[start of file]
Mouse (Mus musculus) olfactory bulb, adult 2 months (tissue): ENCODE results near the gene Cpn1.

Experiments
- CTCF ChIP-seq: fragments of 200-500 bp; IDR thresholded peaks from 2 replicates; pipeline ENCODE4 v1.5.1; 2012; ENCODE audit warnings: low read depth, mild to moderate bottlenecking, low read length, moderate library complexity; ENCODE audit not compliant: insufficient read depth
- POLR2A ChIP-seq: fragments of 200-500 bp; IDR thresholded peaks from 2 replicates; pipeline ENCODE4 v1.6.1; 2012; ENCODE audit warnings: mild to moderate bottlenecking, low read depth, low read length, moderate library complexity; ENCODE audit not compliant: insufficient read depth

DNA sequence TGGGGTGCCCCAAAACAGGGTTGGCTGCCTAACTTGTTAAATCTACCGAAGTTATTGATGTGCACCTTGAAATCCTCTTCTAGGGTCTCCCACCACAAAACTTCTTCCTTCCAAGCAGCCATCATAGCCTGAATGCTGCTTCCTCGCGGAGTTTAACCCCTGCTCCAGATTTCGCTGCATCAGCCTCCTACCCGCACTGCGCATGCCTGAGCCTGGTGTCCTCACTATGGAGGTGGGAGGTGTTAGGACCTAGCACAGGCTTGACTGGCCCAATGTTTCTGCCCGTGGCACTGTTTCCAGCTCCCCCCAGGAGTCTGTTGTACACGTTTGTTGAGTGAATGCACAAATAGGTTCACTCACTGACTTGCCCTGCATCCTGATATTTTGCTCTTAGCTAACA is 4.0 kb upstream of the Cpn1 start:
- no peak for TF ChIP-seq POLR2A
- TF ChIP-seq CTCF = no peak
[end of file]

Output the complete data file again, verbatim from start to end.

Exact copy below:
Mouse (Mus musculus) olfactory bulb, adult 2 months (tissue): ENCODE results near the gene Cpn1.

Experiments
- CTCF ChIP-seq: fragments of 200-500 bp; IDR thresholded peaks from 2 replicates; pipeline ENCODE4 v1.5.1; 2012; ENCODE audit warnings: low read depth, mild to moderate bottlenecking, low read length, moderate library complexity; ENCODE audit not compliant: insufficient read depth
- POLR2A ChIP-seq: fragments of 200-500 bp; IDR thresholded peaks from 2 replicates; pipeline ENCODE4 v1.6.1; 2012; ENCODE audit warnings: mild to moderate bottlenecking, low read depth, low read length, moderate library complexity; ENCODE audit not compliant: insufficient read depth

DNA sequence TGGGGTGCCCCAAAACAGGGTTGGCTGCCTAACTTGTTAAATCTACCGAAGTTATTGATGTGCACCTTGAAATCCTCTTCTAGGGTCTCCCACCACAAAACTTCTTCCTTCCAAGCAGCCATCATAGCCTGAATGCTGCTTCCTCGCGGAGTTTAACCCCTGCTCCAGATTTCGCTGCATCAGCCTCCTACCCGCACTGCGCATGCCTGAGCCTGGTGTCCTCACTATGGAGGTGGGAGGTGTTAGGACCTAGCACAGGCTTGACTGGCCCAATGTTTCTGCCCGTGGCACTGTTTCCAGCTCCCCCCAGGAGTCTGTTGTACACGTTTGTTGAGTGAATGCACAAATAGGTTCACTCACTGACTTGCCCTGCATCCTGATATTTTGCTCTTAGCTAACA is 4.0 kb upstream of the Cpn1 start:
- no peak for TF ChIP-seq POLR2A
- TF ChIP-seq CTCF = no peak